Bariatric surgery can be, for some patients, the solution to problems of obesity. Dr. Giuseppe Marinari, Head of Bariatric Surgery, spoke about the different types of treatment, the possible results and how to manage the post-operative period in an interview with Ok salute.
The course is dedicated to patients suffering from obesity, with a body mass index of more than 40 or more than 35, but with the presence of other conditions such as diabetes, hypertension, night apnea or serious joint problems.
Before assessing whether or not to perform the operation, the specialist will draw a picture of the patient, evaluate his clinical history and lifestyle, as Dr. Marinari explains in fact: “Surgery is never the first option. It is necessary that in the past the patient has followed diets under medical supervision and these diets have not worked or patients recovered weight immediately after. Psychological suitability is also required through a preparation process under the guidance of a psychologist or psychiatrist, at the end of which the specialist must confirm that there are no contraindications. The best thing is to go to those facilities where the surgeon and the psychologist work as a team”.
The different types of intervention
The main interventions are the gastrectomy sleeve, the gastric bypass, the bilio-pancreatic diversion and the adjustable gastric bandage.
The gastrectomy sleeve and the gastric bypass are restrictive hormonal interventions. The first consists of vertical gastric resection, with the removal of much of the stomach and tubularization of the remaining stomach. “It reduces the secretion of hunger hormones and increases the production of other hormones that can increase the sense of satiety,” explains Marinari.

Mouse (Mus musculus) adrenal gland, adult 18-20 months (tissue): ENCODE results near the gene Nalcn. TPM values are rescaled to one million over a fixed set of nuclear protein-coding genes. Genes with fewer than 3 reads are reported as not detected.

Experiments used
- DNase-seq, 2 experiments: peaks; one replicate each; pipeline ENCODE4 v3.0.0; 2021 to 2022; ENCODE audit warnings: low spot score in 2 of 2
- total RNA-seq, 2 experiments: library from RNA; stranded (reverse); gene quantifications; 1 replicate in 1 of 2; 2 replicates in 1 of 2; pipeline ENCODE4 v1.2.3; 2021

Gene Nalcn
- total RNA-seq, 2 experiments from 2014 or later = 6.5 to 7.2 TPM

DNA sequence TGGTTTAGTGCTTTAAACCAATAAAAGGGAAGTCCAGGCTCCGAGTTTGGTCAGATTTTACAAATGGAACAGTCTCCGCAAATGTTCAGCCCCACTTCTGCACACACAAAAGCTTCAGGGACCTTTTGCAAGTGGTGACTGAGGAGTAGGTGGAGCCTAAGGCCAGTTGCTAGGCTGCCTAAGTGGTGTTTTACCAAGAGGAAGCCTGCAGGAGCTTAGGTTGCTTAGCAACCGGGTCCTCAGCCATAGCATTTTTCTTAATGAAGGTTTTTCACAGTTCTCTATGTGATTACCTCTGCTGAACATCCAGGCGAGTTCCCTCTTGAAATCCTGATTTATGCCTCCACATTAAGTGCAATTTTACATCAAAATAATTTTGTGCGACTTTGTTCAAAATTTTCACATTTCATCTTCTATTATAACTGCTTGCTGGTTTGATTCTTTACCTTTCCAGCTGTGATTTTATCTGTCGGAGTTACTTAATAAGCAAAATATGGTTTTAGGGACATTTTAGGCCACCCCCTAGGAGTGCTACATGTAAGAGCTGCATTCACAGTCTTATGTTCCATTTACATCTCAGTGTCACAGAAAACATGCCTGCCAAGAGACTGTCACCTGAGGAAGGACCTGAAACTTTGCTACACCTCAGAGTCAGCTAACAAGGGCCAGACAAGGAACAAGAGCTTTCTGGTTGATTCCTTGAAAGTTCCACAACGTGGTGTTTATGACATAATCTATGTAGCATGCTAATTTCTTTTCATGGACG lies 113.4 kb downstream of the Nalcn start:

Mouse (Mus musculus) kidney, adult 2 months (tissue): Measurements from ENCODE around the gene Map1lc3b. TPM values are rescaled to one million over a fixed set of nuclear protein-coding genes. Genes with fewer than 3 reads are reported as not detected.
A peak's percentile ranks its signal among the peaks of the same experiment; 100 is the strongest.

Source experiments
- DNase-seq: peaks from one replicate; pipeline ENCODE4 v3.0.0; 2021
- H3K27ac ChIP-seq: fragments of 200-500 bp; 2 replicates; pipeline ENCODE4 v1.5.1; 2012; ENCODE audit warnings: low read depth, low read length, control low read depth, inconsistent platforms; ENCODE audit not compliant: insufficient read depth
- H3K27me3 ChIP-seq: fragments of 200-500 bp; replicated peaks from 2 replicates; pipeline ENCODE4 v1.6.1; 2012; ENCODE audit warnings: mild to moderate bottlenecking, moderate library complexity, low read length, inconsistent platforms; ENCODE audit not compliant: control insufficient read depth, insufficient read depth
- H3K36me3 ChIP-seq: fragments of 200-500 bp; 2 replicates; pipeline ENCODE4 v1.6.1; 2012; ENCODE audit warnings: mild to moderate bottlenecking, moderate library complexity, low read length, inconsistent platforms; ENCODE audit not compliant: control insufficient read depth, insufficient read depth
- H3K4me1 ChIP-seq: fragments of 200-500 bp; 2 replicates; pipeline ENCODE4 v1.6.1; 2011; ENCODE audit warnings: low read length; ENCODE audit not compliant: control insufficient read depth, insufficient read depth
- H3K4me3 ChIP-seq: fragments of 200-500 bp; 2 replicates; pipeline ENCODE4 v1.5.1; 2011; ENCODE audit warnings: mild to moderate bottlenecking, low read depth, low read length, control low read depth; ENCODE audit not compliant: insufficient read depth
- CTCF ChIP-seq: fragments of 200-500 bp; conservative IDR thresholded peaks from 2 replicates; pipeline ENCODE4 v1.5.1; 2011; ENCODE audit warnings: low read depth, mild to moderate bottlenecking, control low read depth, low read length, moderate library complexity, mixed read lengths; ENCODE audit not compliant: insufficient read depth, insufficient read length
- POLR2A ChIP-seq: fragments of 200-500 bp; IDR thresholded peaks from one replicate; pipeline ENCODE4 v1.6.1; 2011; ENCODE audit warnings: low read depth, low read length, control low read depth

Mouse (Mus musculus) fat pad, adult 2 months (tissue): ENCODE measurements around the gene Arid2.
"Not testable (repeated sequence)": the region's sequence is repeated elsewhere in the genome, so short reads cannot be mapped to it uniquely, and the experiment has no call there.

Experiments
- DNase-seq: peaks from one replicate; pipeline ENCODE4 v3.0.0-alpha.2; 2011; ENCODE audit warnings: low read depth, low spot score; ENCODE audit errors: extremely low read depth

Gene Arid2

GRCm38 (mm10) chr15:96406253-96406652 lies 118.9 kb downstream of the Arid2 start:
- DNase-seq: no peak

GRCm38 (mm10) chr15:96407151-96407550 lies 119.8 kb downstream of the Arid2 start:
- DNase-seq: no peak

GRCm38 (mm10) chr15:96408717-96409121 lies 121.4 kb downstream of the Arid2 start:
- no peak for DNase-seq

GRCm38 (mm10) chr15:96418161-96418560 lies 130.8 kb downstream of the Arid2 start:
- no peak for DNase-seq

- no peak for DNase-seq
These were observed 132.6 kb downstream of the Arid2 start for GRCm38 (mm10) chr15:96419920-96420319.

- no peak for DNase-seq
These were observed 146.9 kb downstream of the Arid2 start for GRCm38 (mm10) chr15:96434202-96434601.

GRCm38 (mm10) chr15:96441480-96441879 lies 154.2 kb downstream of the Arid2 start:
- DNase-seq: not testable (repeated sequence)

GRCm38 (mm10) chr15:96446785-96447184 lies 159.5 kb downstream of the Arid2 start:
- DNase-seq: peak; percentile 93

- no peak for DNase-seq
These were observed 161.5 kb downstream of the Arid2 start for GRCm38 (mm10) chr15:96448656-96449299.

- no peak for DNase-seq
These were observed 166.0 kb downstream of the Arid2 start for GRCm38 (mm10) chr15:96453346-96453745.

Gastric bypass offers good long-term results and it is a powerful therapy against type 2 diabetes and gastric reflux.
Bilio-pancreatic diversion involves the removal of most of the stomach, while the adjustable gastric bandage is a mechanical restrictive intervention that forcibly reduces the introduction of food.
Results vary from patient to patient. Young tall men, for example, are more advantaged and can lose up to 80% of their extra kilos. A woman older and with low stature will lose about 60%. “Sports then have a key role in maintaining weight through carrying out regular physical activity,” emphasizes Dr. Marinari.
Eating after surgery
After the operation the patient eats much less; “An operated person will eat 30 grams of rice or 50 grams of fish for a few months. After some time you eat a little more, but the quantities will always be very small. Of course, the patient must be taught to eat quality food,” the specialist explains.
After the operation, the intake of supplements could also be indicated: “There are interventions that require you to take supplements because they lead to a reduction in intestinal absorption. Even in other cases it is still recommended to take iron and vitamin supplements for a few months, because eating so little can be useful,” explained Dr. Marinari.